Make Plans Prior to Adverse Weather

No one needs to stretch their memory too far to see the devastation that can be caused when severe weather strikes. The recent arctic blast across many parts of the United States – and especially in Texas – is a blaring testimony to the destructive effects on communities and livelihoods.

“We don’t have to look further than February when we went from a frigid, arctic outbreak to mild, summer weather in the matter of a day,” said Mary Knapp, an assistant state climatologist at Kansas State University.

History proves that spring in Kansas comes with a variety of weather threats, including tornadoes, straight-line winds, hail, lightning, flash floods and more.

“The forecast for spring (March through May) in Kansas is that we will be drier and warmer than normal,” Knapp said. “That’s based on average conditions over the course of the season. But that does not preclude a storm event that would drop a lot of water in a very short time and produce flooding risks.”

Considering the unpredictable nature of weather, Knapp says it’s crucial to have a plan in place to deal with the potential effects of bad weather.

“One of the things that the National Weather Service recommends is that people review plans for themselves and their family to make sure everything is still in place and people know what to do,” Knapp said. “Go over with your friends and family what you will do for each of the different kinds of weather events, whether that might be a tornado alert, power outage, wind or flooding.”

Now is also a good time to check on emergency supplies.

“Check your weather radio to make sure you can receive alerts inside the location that you will be staying, such as the storm shelter or a safe room in your house,” Knapp said. “Sign up for emergency alerts (often sent by text message) that might be offered by your county emergency preparedness office.”

Knapp suggests buying a transistor radio, if you don’t already have one, and fresh batteries. A transistor radio will help you get local information from broadcast media in case power is not available. Think through the many ways you might receive information from local authorities.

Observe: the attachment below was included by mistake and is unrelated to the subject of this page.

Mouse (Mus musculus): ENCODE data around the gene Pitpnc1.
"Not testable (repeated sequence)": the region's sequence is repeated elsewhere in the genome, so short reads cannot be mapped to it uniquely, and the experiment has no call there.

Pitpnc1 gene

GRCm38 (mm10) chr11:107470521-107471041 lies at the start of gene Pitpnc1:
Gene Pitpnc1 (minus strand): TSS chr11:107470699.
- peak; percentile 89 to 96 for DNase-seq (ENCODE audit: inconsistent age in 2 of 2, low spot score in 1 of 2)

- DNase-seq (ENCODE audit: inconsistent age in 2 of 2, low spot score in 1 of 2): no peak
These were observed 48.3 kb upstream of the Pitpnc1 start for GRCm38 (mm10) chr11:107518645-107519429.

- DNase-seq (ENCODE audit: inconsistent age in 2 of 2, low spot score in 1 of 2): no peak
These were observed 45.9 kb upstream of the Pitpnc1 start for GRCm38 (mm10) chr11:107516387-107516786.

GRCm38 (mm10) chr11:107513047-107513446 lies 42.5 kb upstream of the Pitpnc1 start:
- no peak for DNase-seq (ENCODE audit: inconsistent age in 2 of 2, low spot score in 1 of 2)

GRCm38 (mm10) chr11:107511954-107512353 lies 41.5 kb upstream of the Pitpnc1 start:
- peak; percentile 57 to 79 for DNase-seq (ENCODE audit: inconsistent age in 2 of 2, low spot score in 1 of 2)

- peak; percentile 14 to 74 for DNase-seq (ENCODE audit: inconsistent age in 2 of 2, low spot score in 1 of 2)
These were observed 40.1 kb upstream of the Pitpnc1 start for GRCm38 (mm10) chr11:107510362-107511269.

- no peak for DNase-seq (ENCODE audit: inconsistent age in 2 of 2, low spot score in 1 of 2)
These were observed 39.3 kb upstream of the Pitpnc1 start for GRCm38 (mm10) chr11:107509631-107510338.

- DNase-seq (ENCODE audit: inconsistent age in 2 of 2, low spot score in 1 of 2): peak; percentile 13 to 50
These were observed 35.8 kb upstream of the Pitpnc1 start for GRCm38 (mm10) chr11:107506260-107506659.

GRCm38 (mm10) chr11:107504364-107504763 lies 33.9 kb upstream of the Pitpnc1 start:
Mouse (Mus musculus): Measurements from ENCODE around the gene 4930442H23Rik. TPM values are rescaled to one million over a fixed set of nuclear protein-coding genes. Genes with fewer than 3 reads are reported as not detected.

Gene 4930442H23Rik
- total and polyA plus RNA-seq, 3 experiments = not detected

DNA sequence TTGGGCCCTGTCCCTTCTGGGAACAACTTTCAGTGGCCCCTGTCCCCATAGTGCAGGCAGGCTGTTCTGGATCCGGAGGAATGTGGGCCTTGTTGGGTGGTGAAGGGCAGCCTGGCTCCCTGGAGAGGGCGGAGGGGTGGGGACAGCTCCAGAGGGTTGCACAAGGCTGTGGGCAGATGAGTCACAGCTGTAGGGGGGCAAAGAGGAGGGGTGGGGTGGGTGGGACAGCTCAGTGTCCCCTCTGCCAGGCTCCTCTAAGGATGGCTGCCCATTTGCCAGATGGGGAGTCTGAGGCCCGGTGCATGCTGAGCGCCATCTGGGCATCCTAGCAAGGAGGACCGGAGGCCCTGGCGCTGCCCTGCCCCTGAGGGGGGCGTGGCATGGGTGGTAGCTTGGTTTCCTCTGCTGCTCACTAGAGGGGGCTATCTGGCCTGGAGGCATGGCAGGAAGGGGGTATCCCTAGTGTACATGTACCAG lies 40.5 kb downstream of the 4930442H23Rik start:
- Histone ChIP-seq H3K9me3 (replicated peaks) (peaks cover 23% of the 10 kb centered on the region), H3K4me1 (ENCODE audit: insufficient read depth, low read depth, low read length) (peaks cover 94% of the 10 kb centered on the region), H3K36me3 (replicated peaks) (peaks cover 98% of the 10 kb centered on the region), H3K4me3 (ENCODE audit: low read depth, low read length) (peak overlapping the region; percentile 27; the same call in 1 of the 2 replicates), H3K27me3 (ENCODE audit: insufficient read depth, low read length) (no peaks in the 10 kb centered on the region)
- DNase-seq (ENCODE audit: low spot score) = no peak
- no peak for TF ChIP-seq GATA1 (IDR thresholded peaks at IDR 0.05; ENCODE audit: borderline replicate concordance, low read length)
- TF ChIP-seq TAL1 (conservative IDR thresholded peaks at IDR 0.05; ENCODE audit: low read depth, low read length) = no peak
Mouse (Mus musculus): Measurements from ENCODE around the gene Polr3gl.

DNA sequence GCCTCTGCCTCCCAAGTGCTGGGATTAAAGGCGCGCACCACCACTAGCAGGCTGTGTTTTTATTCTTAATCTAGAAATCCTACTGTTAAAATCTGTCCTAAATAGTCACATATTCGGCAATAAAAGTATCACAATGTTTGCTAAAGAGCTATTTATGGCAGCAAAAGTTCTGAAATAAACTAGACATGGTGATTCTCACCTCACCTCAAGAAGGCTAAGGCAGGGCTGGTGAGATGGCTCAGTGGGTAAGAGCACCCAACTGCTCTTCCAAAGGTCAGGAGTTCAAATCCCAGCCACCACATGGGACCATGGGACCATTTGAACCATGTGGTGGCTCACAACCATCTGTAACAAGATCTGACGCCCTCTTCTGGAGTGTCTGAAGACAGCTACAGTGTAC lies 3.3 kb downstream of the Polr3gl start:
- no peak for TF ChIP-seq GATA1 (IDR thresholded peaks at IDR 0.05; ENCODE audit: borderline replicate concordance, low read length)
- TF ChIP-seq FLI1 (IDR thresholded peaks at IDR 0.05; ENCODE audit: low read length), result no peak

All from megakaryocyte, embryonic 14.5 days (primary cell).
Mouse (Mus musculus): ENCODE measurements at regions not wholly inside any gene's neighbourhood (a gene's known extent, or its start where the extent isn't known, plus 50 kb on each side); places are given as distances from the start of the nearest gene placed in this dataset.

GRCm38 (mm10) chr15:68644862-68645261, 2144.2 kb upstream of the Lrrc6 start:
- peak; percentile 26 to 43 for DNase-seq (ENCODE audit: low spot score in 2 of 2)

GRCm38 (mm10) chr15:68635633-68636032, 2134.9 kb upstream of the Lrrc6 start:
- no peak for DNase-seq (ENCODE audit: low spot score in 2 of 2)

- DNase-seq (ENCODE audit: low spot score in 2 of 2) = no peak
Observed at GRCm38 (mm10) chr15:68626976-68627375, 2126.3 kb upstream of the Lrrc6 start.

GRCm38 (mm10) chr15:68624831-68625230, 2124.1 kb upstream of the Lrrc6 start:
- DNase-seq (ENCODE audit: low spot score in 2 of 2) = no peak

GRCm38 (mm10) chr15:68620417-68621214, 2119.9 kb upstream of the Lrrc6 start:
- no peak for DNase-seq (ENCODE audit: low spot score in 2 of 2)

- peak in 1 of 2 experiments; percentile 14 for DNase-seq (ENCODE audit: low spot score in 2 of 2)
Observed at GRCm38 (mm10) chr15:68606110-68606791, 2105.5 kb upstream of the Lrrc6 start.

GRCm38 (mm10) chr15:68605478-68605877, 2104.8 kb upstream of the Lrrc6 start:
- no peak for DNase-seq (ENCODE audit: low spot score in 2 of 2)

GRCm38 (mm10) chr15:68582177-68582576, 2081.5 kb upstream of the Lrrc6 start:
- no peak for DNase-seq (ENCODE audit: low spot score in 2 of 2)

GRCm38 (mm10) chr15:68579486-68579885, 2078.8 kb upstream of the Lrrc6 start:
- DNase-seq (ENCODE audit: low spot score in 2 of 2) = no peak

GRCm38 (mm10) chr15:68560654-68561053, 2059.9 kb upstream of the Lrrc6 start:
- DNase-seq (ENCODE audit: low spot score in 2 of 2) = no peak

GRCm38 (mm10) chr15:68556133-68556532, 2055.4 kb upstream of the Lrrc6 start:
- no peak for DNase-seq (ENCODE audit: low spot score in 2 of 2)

“You don’t know which information source might be cut off,” Knapp said. “For instance, if a wind storm causes damage to cell towers, your cell phone may not have reception any longer. If you are relying on the Internet or cable and your power goes off, you won’t have access to computer or television.”

Knapp shared additional ideas for dealing with various weather events:

  • Tornadoes – Plan on how family will communicate if the kids are at school and parents at work or you’re all out at the playground.
  • Lightning – If you can hear thunder, lightning is close enough to strike you. You should be in an indoor facility, not an outdoor overhang or picnic shelter. You can also take shelter inside your car. Avoid contact with the ground.
  • Hail – If you’re driving, get off the road as quickly as possible. Do not seek shelter under an overpass, because it creates a bottleneck and increases the risk of a traffic accident.
  • Wind – Tornadoes get the bulk of the publicity, but straight-line winds can be every bit as strong and dangerous. If strong winds are in the forecast, take shelter as you would for a tornado warning.
  • Flooding – Never drive into water that is covering a roadway. It’s difficult to know how deep the water is, and it takes less water than you think to sweep a car away. Also, it’s nearly impossible to know if the roadway is intact beneath the water. The National Weather Service has a campaign encouraging motorists who encounter flooded roadways to ‘Turn Around, Don’t Drown.’ If there’s water over a roadway, wait for it to subside or find an alternate route.

Knapp recommends keeping current with weather conditions in your area by visiting the website for the Kansas Mesonet, a network of more than 70 weather stations located throughout the state.

The National Weather Service also provides local weather information on its website.